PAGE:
The contest that entered Jasmine Harrison started on December 12th in Spain. The 21-year-old rower arrived on the island of Antigua this week, after a 70-day journey.
A liberating feeling
She rowed across the Atlantic on her own, although she could have competed in the competition as a team. I’ve always been completely independent, says Harrison. Foreign media. “One day I thought, ‘I want to do this, so I’ll do it. It gives me a liberating feeling to do something by myself.'”
Dutchman Mark Slats and Kai Widmer participated in the same competition. They rowed across the ocean at a world record. After 32 days, 18 hours and 13 minutes, they arrived on January 14:
Harrison faced a number of setbacks during her journey. For example, her boat capsized last week, less than two hundred kilometers from the finish line. It happened at night while she was sleeping.
“I was thrown into the wall, at 20 knots (over 23 miles) per hour. It hurts, especially in the middle of your sleep.” The rower was left with a sore elbow, but after a phone consultation with her doctor she decided to continue rowing.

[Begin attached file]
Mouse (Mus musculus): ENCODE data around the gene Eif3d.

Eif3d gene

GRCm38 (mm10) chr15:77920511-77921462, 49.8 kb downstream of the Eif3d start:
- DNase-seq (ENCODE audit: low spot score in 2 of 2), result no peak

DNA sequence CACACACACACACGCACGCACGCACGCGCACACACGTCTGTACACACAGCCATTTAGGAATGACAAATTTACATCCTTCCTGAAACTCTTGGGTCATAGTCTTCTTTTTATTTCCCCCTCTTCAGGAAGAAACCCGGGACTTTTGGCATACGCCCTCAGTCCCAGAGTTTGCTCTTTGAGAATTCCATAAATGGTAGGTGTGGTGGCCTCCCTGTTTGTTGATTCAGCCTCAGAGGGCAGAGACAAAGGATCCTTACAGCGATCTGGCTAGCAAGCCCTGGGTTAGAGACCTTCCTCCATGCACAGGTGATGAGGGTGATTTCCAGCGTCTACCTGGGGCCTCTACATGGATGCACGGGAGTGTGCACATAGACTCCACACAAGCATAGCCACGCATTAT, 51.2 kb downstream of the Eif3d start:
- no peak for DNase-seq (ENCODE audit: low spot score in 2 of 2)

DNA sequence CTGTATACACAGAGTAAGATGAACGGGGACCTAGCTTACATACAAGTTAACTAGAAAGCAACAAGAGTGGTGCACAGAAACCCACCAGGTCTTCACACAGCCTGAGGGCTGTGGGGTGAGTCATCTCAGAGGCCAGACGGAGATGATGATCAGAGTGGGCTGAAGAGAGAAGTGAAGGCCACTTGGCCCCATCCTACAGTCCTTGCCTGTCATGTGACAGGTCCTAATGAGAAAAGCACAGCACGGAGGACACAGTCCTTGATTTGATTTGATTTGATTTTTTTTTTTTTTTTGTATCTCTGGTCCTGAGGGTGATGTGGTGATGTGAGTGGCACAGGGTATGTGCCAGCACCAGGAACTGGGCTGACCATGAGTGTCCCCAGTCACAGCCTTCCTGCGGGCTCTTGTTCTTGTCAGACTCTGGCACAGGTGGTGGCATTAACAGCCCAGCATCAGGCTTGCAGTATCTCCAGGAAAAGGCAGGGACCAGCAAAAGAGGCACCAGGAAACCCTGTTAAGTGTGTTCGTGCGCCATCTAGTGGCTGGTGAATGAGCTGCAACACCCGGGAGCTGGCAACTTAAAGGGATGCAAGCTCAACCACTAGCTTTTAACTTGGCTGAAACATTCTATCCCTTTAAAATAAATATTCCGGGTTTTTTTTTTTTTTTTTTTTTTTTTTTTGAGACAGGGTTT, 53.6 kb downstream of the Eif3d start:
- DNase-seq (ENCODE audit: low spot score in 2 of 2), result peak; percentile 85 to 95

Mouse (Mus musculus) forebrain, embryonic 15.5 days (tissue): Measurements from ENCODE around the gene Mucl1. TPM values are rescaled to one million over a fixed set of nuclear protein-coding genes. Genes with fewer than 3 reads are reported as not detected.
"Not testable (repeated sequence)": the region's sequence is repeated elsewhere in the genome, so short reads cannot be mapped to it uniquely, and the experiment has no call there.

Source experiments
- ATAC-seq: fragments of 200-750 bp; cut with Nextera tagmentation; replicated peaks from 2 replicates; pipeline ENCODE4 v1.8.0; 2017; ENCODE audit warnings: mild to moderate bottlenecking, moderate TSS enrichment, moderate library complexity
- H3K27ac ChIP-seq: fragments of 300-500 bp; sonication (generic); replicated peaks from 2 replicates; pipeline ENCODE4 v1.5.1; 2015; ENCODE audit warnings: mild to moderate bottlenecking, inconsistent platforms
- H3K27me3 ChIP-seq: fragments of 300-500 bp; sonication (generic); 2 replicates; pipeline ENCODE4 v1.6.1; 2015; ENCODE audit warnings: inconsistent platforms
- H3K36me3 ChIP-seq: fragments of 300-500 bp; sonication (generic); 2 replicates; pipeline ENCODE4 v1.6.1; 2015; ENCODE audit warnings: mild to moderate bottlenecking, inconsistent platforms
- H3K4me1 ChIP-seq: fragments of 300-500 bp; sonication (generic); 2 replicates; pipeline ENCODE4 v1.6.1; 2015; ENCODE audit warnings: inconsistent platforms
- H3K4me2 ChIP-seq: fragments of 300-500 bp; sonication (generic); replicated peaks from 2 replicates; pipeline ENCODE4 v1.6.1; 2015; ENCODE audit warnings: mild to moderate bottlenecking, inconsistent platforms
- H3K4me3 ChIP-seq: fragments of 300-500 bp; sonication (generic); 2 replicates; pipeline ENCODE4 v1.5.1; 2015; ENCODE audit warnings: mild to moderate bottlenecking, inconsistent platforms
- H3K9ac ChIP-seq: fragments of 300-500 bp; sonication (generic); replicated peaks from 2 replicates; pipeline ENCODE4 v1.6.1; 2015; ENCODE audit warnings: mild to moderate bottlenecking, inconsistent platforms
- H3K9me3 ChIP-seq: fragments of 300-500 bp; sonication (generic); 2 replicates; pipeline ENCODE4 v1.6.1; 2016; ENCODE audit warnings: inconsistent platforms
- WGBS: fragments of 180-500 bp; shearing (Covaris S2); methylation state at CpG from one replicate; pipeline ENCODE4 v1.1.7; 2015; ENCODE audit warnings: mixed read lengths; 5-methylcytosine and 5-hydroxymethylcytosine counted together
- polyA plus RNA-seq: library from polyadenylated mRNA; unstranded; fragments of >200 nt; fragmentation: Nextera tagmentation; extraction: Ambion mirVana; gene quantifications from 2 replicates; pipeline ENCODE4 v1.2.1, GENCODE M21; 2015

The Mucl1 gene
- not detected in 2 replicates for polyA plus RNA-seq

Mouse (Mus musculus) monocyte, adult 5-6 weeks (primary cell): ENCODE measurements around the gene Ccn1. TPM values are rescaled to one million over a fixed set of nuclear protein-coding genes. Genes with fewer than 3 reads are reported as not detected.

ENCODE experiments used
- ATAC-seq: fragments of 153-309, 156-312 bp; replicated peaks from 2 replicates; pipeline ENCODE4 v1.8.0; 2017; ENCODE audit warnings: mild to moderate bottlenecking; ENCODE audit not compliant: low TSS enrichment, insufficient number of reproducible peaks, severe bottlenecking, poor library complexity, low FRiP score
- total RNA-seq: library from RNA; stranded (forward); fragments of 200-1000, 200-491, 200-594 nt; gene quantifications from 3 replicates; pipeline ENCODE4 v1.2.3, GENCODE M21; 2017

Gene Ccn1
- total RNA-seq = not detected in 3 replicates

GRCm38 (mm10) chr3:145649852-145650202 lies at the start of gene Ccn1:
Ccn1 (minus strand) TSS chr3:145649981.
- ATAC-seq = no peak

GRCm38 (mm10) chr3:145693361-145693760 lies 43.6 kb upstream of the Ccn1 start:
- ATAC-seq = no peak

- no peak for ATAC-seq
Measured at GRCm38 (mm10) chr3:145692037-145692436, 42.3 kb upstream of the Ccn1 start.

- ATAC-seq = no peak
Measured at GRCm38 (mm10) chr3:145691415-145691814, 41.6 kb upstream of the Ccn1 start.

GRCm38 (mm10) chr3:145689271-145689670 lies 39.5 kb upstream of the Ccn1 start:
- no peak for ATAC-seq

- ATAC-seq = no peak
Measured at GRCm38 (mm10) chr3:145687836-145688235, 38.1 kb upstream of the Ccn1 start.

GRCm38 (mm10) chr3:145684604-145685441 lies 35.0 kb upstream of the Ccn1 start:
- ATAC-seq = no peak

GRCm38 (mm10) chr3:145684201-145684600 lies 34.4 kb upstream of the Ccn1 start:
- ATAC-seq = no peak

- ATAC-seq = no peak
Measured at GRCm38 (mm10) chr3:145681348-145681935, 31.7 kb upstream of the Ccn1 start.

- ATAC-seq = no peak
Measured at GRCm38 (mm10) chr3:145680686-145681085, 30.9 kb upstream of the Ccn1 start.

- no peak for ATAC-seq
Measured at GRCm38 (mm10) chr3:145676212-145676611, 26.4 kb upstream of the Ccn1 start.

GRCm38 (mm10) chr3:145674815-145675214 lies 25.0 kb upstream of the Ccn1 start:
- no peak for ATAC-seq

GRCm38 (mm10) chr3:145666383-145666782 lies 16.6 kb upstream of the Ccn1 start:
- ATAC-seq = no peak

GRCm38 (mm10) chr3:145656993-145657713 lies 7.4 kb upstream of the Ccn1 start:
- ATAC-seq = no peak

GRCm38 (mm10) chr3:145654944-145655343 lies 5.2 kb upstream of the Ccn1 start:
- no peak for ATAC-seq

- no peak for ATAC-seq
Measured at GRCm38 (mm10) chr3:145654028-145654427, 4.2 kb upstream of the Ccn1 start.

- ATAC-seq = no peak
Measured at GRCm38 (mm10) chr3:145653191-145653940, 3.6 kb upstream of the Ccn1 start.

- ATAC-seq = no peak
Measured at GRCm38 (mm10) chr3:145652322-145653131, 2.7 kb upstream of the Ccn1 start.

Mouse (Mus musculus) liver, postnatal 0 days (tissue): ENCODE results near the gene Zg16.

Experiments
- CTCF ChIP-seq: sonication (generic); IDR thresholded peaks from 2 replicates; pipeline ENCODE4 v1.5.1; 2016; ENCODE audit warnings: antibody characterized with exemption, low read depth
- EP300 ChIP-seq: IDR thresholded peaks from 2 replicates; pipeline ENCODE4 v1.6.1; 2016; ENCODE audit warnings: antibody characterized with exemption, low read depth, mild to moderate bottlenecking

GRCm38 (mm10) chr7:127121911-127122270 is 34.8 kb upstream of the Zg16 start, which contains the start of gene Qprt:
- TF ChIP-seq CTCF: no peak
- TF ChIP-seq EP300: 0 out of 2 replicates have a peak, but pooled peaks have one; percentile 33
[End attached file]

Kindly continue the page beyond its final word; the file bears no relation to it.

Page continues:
She says she lived primarily on “biscuits and chocolate.” When possible, she paddled in long sessions for about twelve hours, with short breaks to stretch her legs, eat and keep the boat. She was also paddling at night.
She says Harrison has enjoyed being away from “the stress of everyday life and the impact of the Coronavirus”. She used her satellite phone to call home and “talked to some people more than she would have.”
She hopes her journey will inspire others to get out, too. “We don’t all have to follow the same path our parents took. We are all different, find something you love.”